Matt Mitrione took his first career loss at UFC 137 Saturday. How will he rebound? (Photo by Al Bello/Zuffa LLC via Getty Images)
One of the fights at UFC 137 I was most looking forward to was Matt Mitrione vs. Cheick Kongo, more to gauge the evolution of the former than the latter.
Unfortunately for all involved, we were treated to 15 minutes of sluggish action mainly controlled by Kongo and punctuated by a dominant third round on the mat. For a co-main event, neither man did much to justify their high placement on the card.
In his first career loss, Mitrione (5-1) looked extremely tentative and displayed none of the swagger he had shown against Christian Morecraft months earlier. Kongo's style seemed to take him out of his game plan as he was complaining to his corner before the third round about Kongo running away from him.
The question now is whether Mitrione can rebound and against whom. Is he simply the best of a crop of lower-tier heavyweights or was this defeat just the dose of adversity he needed to reach the next stage of his career? As one of the more charismatic fighters in the UFC and based on his five fights up to this point, I'd like to think he's earned another shot against a Kongo-level opponent. Perhaps the moment was simply too big or Kongo was the right guy on the right night to beat him.
Doing a scan over the roster leads me to a few interesting pairings. Ben Rothwell and Rob Broughton are both coming off losses, but what about Mark Hunt? He's won two in a row, but that might make for a fun slugfest. Any of the three would make sense as all three have more experience than Mitrione but not enough to make it one-sided.
If MMA is truly a young man's sport, the 33-year-old needs a big performance in his next fight. Depending on what happens with Strikeforce, the division might get a lot more crowded in a few more months, making it tougher to get where he wants to go.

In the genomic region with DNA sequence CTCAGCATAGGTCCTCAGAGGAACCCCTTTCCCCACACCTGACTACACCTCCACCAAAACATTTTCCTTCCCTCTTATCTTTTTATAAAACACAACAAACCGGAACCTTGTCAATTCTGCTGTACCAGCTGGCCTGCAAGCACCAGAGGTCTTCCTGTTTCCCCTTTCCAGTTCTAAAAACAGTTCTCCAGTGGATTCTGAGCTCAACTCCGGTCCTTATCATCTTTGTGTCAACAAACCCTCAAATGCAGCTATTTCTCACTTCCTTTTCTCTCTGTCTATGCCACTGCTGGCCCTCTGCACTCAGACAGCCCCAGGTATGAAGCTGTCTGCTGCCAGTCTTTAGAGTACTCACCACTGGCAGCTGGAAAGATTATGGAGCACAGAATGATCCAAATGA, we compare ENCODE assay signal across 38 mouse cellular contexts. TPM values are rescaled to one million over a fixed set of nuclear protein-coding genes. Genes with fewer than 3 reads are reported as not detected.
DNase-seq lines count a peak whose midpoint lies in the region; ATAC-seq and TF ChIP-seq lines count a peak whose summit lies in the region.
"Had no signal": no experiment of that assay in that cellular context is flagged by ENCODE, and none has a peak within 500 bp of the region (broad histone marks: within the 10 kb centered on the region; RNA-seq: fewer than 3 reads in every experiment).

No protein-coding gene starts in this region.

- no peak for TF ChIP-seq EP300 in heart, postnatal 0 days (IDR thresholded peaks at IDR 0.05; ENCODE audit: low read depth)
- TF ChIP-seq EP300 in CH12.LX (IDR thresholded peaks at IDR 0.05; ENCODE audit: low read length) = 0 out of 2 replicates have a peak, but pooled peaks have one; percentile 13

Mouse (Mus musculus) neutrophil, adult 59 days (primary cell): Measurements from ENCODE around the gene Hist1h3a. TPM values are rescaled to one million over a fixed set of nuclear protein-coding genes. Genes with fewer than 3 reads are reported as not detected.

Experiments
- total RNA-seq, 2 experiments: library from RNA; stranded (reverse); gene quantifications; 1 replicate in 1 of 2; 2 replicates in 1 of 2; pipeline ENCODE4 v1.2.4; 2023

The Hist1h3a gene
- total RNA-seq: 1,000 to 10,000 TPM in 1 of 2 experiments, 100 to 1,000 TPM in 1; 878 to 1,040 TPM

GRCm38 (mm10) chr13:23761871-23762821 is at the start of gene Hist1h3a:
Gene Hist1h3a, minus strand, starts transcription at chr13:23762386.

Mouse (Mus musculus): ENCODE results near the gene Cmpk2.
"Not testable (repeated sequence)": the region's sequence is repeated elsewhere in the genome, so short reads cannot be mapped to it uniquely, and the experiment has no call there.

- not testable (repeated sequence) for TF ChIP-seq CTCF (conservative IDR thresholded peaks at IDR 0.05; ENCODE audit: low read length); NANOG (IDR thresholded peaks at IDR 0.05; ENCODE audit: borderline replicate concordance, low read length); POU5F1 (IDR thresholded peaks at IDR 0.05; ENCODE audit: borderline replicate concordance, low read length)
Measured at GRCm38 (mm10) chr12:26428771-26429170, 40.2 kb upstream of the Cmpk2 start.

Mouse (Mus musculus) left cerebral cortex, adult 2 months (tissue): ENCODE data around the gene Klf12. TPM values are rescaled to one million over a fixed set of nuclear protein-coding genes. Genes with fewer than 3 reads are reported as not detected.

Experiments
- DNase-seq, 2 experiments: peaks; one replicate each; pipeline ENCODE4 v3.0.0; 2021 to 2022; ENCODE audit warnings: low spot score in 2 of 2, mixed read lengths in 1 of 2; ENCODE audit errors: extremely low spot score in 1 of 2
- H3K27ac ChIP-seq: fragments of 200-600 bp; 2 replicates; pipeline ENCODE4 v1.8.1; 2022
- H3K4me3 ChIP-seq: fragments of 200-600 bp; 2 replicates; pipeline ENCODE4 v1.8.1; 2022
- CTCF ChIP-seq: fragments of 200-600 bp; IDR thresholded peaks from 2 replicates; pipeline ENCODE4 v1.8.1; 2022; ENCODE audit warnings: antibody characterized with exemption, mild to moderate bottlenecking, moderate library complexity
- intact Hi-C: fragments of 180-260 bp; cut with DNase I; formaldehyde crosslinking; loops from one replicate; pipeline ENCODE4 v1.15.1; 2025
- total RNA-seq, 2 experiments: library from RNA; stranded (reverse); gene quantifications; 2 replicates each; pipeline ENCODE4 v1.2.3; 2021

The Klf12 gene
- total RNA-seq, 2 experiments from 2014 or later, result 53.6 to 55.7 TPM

Kongo Unimpressive In Victory
Usually, the benefit of an undefeated fighter losing is that his opponent gains a bit of momentum and some rub from doing what no one else was able to do. Kongo frustratingly did neither in his win over Mitrione.
Earlier in the week, I had heard a media member observe that Kongo was frustrating in that he has all the physical tools but his inconsistency negated them. That was again the case Saturday as Kongo won but did nothing to stand out in doing so.
The 36-year-old has been in the UFC for over five years and now has the longest undefeated streak of his 15-fight Octagon career (3-0-1). But there's no groundswell of fans demanding that he enter the title picture because in two previous big opportunities, he lost to Cain Velasquez and Frank Mir. One of his wins was nearly a loss to someone that has only two victories in three years (Pat Barry), while another came over someone cut by the UFC (Paul Buentello).
As far as who's next, Stefan Struve, Mike Russow or even Roy Nelson might make sense for the early part of 2012. The most important person in the UFC will be hoping that the end result will be a bit more fan-pleasing than this effort.
Figuring Out "The Truth"
I've never understood the push of Brandon Vera and to me, he has always been a frustrating fighter to watch. Maybe it's all the ho-hum decisions that are happening while listening to Mike Goldberg and Joe Rogan explain how great he is, but I've never quite got the appeal.
When he was cut following his loss to Thiago Silva earlier this year, I thought it was a positive move. We've seen tons of examples of fighters doing their best on smaller stages with new attitudes just to be considered for a return engagement in the UFC. When the loss was changed to a no-contest following Silva's suspension for using a tainted urine sample, Vera was granted a stay of execution and another shot to prove he belonged in the world's largest MMA organization.
Then we got Saturday. Vera talked the talk in the weeks leading up, saying he was going to finish Eliot Marshall. That never came close to happening and Marshall nearly finished Vera himself in the third round. Vera did enough with cage grappling and control on the ground to earn the decision, showing some toughness in the final round by not tapping to a Marshall armbar and reportedly getting his arm broken in the process.
But up to that point, I didn't get any sense of urgency from Vera. I didn't see a fighter who was looking to show the UFC they made a mistake in initially cutting him. Instead, I saw the same Vera I've seen the past few years: just getting by and not doing anything to stand out. When it comes to second chances, you have to make the most of them. Vera's got a great opportunity to build up his career again in the dim spotlight of UFC undercards, so that when his next loss comes, it won't be an easy decision to let him go.
It's time for "The Truth" to step up.